Transmission issues are among the most frustrating. But before you start getting quotes for a new transmission, make sure the culprit isn’t actually a faulty transmission control module.
Keep reading to learn what this component does, common warning signs of failure, and how much it’s going to cost you to replace (or may repair) the module.
What is a Transmission Control Module?
The transmission control module (TCM) is a vital component of any vehicle with an automatic transmission system. Rather than relying on hydraulic or mechanical control over a transmission system, newer vehicles use a transmission control module instead.
Think of the TCM as the brain of your transmission; it communicates with various sensors and components to ensure that your vehicle shifts gears smoothly and efficiently.
The TCM interprets and processes data received from components such as the throttle position sensor, vehicle speed sensor, and engine load. This information is used to calculate the optimal timing and gear shifting required for your car.
In short, the TCM is continuously working behind the scenes to deliver a smooth driving experience with optimal fuel efficiency.
A car or truck’s TCM will likely never need replacing, but if you have a bad transmission control module, immediate replacement (or repair) is necessary.
Where is the TCM Located?
If you don’t know where to find the transmission control module, don’t worry, you’re not alone. Its exact location will vary from one vehicle to the next.
The TCM can often be found below the cover at the back of the transmission case. It should be just below the engine control module’s position. Sometimes it’s found under the center console in the interior, under the dash by the firewall, under the hood near the battery, inner fender panel, or even the glovebox.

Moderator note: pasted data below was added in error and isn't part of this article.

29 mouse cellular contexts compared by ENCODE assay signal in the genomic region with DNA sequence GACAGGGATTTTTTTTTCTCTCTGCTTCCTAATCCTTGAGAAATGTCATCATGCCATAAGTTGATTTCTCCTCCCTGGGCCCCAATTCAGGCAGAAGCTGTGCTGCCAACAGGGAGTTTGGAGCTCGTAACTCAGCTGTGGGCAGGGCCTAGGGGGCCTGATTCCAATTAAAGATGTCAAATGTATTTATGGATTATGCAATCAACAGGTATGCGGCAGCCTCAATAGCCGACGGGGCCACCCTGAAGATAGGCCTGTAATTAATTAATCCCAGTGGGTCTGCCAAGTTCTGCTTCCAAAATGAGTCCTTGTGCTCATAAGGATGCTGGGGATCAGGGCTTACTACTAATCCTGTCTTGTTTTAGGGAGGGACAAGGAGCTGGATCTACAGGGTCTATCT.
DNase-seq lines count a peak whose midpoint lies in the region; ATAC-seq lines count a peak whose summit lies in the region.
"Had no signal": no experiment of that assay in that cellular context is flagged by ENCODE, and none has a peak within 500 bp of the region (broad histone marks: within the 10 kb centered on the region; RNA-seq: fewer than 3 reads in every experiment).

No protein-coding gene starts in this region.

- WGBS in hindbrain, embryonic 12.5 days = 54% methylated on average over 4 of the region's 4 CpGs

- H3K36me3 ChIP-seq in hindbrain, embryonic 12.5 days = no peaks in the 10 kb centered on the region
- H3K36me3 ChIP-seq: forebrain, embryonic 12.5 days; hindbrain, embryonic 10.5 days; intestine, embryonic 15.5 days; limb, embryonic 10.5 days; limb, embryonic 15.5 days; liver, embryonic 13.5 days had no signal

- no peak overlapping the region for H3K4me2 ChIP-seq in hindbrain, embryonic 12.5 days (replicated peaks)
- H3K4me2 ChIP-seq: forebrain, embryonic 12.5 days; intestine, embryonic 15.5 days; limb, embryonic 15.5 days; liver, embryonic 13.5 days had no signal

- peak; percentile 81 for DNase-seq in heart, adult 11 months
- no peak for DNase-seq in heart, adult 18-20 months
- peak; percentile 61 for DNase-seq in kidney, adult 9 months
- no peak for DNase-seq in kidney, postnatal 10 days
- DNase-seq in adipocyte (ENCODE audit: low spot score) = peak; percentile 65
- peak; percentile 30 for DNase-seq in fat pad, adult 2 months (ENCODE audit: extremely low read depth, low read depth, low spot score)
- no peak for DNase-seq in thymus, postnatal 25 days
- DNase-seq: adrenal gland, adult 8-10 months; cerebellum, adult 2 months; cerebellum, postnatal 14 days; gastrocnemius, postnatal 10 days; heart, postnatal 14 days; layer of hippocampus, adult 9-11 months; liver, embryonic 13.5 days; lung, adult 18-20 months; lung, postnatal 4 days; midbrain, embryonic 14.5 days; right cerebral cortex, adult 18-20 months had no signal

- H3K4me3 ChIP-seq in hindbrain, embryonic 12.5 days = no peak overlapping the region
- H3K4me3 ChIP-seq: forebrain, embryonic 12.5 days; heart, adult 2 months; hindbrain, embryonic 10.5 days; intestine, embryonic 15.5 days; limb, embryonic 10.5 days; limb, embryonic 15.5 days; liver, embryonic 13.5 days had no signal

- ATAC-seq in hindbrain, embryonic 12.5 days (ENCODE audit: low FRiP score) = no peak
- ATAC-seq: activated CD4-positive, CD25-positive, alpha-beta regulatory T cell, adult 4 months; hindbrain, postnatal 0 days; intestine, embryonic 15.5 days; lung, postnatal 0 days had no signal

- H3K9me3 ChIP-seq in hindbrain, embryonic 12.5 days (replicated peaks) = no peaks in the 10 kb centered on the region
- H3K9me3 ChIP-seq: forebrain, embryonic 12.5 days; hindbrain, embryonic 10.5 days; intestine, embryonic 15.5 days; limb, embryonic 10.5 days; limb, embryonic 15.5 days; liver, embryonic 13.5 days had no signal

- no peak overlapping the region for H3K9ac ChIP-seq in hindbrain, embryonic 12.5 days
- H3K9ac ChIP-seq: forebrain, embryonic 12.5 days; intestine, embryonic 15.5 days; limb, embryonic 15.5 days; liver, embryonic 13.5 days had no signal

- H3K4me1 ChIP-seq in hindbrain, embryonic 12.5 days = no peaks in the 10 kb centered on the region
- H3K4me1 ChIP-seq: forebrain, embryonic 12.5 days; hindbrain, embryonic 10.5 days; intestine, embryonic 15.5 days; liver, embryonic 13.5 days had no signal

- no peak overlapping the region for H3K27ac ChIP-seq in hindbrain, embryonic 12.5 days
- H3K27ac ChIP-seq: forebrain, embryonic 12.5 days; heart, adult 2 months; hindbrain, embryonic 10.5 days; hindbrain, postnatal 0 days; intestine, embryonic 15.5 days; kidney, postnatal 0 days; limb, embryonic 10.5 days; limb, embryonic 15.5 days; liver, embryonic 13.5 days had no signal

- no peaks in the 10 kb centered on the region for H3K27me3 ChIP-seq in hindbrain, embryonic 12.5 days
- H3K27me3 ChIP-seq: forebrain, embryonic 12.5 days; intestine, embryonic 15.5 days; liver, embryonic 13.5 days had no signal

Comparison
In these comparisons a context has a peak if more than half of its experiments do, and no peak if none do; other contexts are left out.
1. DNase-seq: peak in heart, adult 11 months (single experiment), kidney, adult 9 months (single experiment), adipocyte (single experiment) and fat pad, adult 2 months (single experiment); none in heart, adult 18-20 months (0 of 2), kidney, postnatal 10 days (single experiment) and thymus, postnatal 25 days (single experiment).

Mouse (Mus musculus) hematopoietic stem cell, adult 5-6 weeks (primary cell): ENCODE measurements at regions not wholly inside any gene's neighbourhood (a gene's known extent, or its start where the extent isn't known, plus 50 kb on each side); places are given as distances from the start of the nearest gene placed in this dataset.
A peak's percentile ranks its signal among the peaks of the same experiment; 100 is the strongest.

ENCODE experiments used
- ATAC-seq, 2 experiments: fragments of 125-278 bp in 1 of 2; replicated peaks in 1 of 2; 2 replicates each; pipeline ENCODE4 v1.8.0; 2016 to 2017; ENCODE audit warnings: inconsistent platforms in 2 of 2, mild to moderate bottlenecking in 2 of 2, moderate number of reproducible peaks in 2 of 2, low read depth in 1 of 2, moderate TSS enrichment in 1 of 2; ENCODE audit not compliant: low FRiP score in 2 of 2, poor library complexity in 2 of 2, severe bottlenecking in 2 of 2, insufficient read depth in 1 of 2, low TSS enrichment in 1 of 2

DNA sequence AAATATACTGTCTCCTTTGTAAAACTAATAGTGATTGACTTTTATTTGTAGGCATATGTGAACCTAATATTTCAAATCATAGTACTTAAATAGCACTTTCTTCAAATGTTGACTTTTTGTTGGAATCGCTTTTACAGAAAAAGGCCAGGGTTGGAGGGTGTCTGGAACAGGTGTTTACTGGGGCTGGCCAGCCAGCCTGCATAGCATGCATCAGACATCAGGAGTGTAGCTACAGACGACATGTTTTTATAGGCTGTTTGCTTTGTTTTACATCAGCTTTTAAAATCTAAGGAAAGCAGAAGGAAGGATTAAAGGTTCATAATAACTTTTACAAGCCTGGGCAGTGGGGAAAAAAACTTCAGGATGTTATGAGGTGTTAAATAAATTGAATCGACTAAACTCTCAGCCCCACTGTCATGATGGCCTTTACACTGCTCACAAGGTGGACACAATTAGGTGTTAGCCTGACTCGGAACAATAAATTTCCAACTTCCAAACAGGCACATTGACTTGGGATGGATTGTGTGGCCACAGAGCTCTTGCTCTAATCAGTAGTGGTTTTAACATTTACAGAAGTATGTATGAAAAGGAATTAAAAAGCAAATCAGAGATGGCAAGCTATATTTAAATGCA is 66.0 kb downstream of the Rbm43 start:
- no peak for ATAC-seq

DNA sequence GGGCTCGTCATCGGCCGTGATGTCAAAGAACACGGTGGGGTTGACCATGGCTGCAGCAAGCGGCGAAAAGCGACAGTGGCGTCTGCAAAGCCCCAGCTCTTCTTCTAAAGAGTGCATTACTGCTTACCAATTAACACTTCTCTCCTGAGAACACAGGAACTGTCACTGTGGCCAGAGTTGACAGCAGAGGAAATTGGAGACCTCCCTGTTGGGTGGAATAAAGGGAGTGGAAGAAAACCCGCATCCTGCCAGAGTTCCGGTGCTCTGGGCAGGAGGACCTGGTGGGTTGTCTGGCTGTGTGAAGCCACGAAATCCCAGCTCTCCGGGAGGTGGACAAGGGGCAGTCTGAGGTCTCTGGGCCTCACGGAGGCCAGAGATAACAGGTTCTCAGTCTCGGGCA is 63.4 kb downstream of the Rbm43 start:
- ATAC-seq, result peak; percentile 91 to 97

For example, the TCM of Chevy’s 4L60E transmission is normally found near the back of the transmission case (right under the cover). But an Allison T87 transmission would have its TCM located by the driver’s side battery on the fan shroud.
Don’t start taking things apart trying to guess where it might be. Getting your hands on a vehicle-specific service manual is the best way to confirm where it’s mounted but searching online for your vehicle’s year, make, and model will also get you there.
Read Also: What Is Code $7E9 On a Scan Tool?
Signs of a Bad Transmission Control Module
If you ever have a problem with your transmission control module, you’ll need to have it inspected right away. A bad TCM will spell trouble for your vehicle and your ability to drive it. Fortunately, there are a few basic symptoms that you’ll most likely notice before this happens.
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#1 – Check Engine or Transmission Light
If the Check Engine warning light (or transmission warning light) illuminates on your dashboard, it could mean several things. But if you notice any problems with your shifting in addition to the Check Engine light being on, then it is most likely a problem with your transmission control module or some other component of your transmission system.
In any event, get your vehicle checked out immediately by a mechanic or use your own scan tool to check for any Diagnostic Trouble Codes (DTC). If code P0700 shows up, you may have a problem with your transmission control module.
See Also: Code U0100
#2 – Unpredictable Shifting
Since an automatic transmission system relies on the transmission control module to do the shifting, a bad transmission module will cause incorrect or unintended shifting. This can prove to be anything from an annoyance to causing a serious accident.
Many drivers have reported that the car feels like it’s pulling back when driving. Or it can feel like the car jerks when accelerating.
For instance, if your car shifts to neutral or any other gear that it normally wouldn’t shift into without warning, then your control module will likely need to be replaced. Otherwise, it will be very dangerous to continue driving.
Unless you have a manual override option in your vehicle (example: paddle shifters), you will need to get your car towed to a repair shop and have the module replaced.